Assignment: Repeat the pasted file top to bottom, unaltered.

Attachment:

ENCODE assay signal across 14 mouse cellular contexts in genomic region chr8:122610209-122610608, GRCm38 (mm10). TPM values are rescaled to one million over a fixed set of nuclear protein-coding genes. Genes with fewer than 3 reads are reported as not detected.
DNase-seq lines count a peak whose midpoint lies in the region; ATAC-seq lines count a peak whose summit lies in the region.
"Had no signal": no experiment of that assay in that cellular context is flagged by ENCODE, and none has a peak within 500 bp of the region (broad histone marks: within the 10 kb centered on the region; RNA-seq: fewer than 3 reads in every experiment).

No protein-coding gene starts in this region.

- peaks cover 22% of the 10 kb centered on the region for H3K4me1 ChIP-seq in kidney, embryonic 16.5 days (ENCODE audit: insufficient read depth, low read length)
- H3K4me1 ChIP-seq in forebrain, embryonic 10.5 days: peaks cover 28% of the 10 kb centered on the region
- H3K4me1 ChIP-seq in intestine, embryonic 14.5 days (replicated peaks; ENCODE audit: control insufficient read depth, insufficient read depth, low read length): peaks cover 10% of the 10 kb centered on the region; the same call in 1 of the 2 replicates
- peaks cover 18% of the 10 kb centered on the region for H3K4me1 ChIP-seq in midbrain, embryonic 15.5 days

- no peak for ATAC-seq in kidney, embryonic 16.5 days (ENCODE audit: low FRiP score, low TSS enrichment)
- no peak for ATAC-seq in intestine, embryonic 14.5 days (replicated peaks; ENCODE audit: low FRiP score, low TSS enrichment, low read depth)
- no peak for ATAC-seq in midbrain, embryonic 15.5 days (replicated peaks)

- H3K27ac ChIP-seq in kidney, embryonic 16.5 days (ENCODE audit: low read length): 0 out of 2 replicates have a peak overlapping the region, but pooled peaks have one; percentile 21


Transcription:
ENCODE assay signal across 14 mouse cellular contexts in genomic region chr8:122610209-122610608, GRCm38 (mm10). TPM values are rescaled to one million over a fixed set of nuclear protein-coding genes. Genes with fewer than 3 reads are reported as not detected.
DNase-seq lines count a peak whose midpoint lies in the region; ATAC-seq lines count a peak whose summit lies in the region.
"Had no signal": no experiment of that assay in that cellular context is flagged by ENCODE, and none has a peak within 500 bp of the region (broad histone marks: within the 10 kb centered on the region; RNA-seq: fewer than 3 reads in every experiment).

No protein-coding gene starts in this region.

- peaks cover 22% of the 10 kb centered on the region for H3K4me1 ChIP-seq in kidney, embryonic 16.5 days (ENCODE audit: insufficient read depth, low read length)
- H3K4me1 ChIP-seq in forebrain, embryonic 10.5 days: peaks cover 28% of the 10 kb centered on the region
- H3K4me1 ChIP-seq in intestine, embryonic 14.5 days (replicated peaks; ENCODE audit: control insufficient read depth, insufficient read depth, low read length): peaks cover 10% of the 10 kb centered on the region; the same call in 1 of the 2 replicates
- peaks cover 18% of the 10 kb centered on the region for H3K4me1 ChIP-seq in midbrain, embryonic 15.5 days

- no peak for ATAC-seq in kidney, embryonic 16.5 days (ENCODE audit: low FRiP score, low TSS enrichment)
- no peak for ATAC-seq in intestine, embryonic 14.5 days (replicated peaks; ENCODE audit: low FRiP score, low TSS enrichment, low read depth)
- no peak for ATAC-seq in midbrain, embryonic 15.5 days (replicated peaks)

- H3K27ac ChIP-seq in kidney, embryonic 16.5 days (ENCODE audit: low read length): 0 out of 2 replicates have a peak overlapping the region, but pooled peaks have one; percentile 21